Precipitation: Evaporation causes formation of water vapor and condensation causes formation of droplets of water. Condensation occurs when the water vapour cools on reaching higher altitude. Clouds are masses of such water droplets. When theses droplets become too heavy to float in the air, they come down as precipitation. Precipitation can be in the form of: Rain, Snow, Sleet or Hail.
Precipitation that comes down to the earth in the liquid form is called rain. Most of the groundwater comes from rain. A rain gauge measures the amount of rainfall. When trees are cut in the hilly areas, rain water flows down and floods the low lying areas. Now it is clear why we should not cut trees and strive to plant more and more of them.
On the basis of the mechanism, there are three types of rainfall, as shown below.
When a portion of the earth becomes heated more than its surrounding, it creates significant amount of evaporation. Convection currents then push up the moist air and cumulonimbus clouds are formed. These clouds result in convectional rainfall. Convectinoal rainfall is in the form of showers with rapidly changing intensity. This type of rainfall happens for a short duration because horizonatl expanse of a cumulonimbus cloud is small.
This type of rainfall is formed by frontal system surrounding extratropical cyclones. Cyclone is formed when warm air meets cold air. Stratiform rainfall usually occurs from nimbostratus cloud.
Orographic rainfall occurs when a mass of air is pushed up because of a structure with very high elevation, such as a mountain. The lifted air cools down and precipitation occurs. Rain shadow area is formed on the other side of the elevation.
Rainfall is essential for the mere survival of plants and animals. It brings fresh water to the earth's surface. If it is less, we face water scarcity and resultantly severe drought. In 2014 there was scantly rainfall in India and many areas were declared drought–hit. If rains are too much, floods take place which also causes severe devastation.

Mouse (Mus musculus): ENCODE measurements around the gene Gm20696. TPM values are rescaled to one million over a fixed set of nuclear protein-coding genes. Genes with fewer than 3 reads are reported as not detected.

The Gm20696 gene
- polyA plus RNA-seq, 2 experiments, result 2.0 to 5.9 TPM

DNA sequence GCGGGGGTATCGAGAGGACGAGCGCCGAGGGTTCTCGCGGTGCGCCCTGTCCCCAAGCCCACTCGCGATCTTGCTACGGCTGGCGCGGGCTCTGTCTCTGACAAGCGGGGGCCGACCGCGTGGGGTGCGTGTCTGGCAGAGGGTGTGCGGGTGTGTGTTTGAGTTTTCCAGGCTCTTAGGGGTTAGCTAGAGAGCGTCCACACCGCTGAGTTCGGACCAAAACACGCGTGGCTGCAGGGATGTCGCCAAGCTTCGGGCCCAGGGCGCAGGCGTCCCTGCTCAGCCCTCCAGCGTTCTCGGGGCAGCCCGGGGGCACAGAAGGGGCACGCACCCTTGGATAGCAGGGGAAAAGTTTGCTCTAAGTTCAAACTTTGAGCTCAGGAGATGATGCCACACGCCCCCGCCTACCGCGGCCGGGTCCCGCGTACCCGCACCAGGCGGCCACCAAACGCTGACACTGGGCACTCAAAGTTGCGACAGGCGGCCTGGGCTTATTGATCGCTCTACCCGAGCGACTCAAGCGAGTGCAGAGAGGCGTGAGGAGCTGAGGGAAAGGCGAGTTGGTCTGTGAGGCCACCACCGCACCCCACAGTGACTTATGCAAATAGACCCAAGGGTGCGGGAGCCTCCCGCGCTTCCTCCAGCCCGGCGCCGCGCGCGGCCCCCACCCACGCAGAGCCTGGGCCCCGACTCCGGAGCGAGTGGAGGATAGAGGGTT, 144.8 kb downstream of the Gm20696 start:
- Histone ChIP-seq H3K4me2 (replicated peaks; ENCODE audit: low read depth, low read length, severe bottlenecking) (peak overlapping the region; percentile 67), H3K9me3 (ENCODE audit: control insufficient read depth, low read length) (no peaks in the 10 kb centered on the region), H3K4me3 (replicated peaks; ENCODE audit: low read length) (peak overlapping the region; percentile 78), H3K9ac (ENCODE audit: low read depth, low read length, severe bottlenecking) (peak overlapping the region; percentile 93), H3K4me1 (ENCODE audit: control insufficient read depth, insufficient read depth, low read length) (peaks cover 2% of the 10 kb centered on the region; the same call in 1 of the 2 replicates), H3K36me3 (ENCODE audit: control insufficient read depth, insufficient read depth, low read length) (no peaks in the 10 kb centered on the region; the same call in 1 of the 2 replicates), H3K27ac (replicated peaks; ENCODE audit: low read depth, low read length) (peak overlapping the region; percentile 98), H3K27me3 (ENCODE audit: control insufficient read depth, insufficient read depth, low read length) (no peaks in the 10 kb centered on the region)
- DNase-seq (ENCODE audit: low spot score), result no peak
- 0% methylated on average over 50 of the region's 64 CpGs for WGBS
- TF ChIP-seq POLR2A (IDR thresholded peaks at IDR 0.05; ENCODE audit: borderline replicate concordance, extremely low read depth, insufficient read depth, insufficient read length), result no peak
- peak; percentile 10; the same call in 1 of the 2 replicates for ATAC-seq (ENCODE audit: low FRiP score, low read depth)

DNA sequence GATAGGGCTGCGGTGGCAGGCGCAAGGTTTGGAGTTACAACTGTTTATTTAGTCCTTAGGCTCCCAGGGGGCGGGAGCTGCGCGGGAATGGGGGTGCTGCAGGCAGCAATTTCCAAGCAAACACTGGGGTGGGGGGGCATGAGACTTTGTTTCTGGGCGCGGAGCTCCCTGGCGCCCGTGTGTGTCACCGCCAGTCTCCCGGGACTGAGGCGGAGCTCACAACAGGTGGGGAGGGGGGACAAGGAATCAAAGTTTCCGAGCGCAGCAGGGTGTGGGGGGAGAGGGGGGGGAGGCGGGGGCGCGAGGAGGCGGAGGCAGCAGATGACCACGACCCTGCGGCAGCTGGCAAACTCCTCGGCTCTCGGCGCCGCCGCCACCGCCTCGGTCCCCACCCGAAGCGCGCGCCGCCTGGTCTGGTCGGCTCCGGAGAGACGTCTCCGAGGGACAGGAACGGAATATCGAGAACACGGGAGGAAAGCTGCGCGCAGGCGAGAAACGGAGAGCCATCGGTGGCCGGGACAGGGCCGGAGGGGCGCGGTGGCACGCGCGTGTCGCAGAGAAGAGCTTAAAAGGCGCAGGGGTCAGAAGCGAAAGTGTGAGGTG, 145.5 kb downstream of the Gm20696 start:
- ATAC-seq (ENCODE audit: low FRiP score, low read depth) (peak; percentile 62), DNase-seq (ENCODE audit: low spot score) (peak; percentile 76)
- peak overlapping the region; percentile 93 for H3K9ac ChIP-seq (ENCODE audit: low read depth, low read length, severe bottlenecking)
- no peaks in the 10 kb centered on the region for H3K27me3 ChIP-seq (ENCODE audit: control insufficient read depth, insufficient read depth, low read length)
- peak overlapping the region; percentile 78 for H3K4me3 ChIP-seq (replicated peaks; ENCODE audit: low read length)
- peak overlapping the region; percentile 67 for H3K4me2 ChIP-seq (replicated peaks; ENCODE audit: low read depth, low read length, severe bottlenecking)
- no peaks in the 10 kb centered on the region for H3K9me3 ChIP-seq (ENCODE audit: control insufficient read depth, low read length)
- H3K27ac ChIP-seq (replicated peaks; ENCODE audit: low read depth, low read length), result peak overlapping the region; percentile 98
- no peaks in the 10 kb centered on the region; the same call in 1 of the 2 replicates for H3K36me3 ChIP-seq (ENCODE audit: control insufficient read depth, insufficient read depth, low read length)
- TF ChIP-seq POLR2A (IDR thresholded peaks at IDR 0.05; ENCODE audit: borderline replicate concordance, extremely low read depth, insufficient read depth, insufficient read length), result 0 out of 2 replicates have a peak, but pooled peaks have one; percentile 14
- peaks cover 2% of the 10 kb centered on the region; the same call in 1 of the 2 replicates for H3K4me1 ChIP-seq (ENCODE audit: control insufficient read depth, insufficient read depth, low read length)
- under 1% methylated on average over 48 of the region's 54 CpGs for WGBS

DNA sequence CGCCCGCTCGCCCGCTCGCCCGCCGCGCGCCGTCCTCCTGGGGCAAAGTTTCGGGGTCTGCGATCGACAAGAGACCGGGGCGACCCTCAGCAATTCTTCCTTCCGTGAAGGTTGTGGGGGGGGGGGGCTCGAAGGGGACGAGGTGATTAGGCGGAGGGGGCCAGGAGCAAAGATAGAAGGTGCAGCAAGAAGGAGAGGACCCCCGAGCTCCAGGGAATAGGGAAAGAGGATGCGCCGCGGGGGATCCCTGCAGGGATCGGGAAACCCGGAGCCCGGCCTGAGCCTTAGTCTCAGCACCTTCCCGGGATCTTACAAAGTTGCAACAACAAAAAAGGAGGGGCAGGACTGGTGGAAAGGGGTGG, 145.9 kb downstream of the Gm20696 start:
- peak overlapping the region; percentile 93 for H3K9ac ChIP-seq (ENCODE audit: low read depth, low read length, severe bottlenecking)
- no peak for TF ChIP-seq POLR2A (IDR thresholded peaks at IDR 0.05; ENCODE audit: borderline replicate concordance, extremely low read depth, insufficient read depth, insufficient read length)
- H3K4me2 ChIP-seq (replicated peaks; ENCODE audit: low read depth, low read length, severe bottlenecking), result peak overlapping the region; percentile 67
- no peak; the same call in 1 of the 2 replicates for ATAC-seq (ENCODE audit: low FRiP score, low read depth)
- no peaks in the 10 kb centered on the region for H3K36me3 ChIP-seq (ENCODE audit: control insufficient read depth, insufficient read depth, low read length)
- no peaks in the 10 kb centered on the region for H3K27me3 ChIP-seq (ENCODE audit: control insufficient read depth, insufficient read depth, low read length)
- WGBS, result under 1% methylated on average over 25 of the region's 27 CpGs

Orissa, located on the eastern seacoast of India is prone to cyclones that originate in the Bay of Bengal. In October 1999, cyclone hit five districts of the state. There was large scale devastation. The damages caused were mainly due to three factors: Wind velocity, Rain and Tidal surge
Wind Velocity: Winds of upto 260 km. per hour lasted for about 36 hours. These winds uprooted trees and damaged the kutcha houses. Power supply and telecom line snapped completely.
Rain: Heavy rain occurred under the influence of cyclone for three days and led to the flooding of major rivers.
Tidal Surge: The cyclonic winds caused tidal waves that swept 20 km inland and brought massive destruction to the coastal areas.
About 13 million people were affected. A large number of livestock were killed. Standing crops of paddy, vegetables and fruits were severely damaged. Large tracts of agricultural lands have turned infertile due to the salinisation caused by the surge. Large tracts of sal, bamboo and teak plantations have disappeared. The mangrove forests between Paradip and Konark vanished.
Global Warming: It is the increase in temperature when heat retention takes place due to an increase in the level of carbon dioxide in the atmosphere.
Loo: Hot and dry local winds of the northern planes of India.
There is no air and hence no air pressure on the moon.
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